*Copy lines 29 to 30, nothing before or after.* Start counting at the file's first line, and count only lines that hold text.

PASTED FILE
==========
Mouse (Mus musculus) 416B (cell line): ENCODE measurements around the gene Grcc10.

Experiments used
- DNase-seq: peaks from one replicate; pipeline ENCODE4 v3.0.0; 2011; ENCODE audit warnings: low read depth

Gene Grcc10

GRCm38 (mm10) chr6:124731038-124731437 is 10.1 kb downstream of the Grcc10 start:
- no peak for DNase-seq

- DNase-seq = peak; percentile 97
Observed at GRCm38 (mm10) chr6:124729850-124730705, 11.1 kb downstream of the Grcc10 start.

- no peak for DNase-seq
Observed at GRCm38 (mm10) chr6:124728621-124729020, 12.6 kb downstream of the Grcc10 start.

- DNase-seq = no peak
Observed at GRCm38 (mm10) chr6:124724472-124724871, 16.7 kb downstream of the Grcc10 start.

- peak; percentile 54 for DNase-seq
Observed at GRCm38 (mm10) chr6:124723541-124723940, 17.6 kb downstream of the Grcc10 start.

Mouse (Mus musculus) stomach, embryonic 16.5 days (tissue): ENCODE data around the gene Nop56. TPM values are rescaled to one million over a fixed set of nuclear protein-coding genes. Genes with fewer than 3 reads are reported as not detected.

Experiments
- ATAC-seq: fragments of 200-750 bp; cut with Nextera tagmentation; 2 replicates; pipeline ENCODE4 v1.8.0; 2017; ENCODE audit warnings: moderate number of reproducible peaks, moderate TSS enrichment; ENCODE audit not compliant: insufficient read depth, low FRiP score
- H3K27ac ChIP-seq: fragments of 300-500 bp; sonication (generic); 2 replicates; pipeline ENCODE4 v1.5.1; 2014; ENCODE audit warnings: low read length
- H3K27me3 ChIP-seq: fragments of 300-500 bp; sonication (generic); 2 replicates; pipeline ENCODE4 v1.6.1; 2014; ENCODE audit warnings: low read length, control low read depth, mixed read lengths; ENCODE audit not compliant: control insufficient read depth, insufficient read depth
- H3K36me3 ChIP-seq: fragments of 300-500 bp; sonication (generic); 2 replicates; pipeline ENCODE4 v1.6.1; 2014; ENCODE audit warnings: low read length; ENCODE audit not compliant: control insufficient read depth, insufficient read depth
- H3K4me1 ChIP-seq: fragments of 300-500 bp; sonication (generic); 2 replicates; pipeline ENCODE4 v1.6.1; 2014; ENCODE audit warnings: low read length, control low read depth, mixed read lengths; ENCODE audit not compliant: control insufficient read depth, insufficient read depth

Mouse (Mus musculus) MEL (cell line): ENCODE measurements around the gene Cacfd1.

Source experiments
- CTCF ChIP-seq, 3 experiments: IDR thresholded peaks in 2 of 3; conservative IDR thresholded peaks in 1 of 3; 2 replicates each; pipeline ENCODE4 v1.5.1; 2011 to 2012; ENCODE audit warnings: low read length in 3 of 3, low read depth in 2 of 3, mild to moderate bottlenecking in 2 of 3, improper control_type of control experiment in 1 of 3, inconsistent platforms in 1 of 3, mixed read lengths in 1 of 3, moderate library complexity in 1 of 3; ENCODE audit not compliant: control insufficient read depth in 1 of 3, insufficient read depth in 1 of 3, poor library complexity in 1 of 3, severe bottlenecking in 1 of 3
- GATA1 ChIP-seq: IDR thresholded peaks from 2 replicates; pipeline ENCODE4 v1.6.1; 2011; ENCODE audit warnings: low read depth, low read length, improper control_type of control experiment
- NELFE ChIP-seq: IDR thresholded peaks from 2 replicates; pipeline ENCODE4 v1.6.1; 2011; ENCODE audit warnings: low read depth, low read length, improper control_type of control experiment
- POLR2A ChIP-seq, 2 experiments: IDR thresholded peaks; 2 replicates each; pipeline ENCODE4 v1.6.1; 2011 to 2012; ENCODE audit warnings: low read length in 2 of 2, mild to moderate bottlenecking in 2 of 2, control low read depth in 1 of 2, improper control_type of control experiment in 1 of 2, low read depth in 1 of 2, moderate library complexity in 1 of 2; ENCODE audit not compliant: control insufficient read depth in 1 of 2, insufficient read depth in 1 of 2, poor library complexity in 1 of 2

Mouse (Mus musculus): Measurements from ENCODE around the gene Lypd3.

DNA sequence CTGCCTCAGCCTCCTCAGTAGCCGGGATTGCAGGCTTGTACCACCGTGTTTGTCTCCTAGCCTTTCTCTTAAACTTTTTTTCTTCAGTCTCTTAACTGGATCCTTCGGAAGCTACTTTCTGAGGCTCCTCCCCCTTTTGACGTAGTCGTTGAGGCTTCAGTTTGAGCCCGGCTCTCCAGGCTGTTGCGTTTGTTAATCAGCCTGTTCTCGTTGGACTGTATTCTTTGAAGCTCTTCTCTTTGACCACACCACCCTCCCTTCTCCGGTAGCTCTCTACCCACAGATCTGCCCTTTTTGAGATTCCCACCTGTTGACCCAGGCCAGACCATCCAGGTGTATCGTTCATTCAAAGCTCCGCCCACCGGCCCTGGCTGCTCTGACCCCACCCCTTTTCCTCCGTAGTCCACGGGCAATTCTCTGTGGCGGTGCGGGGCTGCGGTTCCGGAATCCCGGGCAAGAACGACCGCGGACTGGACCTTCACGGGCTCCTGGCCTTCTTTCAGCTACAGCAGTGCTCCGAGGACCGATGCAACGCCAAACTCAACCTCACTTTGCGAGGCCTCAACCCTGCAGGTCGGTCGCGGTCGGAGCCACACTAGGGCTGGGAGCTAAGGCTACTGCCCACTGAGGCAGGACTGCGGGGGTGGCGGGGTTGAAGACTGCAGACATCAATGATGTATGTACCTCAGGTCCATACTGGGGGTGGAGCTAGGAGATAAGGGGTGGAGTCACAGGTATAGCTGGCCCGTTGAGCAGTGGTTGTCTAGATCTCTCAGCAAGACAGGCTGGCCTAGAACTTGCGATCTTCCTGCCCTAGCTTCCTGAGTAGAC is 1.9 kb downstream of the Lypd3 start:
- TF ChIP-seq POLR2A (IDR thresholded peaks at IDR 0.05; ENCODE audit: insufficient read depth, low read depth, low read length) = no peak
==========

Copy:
DNA sequence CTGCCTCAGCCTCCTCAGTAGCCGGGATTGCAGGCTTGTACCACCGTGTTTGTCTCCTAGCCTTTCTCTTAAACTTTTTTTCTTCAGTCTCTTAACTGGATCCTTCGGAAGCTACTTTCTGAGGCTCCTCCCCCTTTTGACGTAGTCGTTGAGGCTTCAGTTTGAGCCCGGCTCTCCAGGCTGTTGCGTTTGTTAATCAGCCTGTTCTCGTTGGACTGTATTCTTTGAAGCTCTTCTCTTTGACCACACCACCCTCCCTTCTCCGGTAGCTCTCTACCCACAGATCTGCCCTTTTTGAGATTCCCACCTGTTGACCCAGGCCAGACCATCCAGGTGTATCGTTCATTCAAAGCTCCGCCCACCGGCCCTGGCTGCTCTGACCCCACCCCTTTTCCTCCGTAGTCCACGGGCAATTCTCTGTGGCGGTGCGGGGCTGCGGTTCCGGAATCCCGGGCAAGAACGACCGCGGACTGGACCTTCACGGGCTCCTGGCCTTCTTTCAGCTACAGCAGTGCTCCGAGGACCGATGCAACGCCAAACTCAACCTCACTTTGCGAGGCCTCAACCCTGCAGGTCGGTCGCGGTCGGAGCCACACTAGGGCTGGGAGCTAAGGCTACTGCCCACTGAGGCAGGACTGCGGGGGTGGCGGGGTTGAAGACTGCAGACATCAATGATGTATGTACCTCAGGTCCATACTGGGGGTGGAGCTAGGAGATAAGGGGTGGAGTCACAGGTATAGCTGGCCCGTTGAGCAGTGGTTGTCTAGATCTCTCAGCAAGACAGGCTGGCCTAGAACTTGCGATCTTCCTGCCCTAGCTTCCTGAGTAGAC is 1.9 kb downstream of the Lypd3 start:
- TF ChIP-seq POLR2A (IDR thresholded peaks at IDR 0.05; ENCODE audit: insufficient read depth, low read depth, low read length) = no peak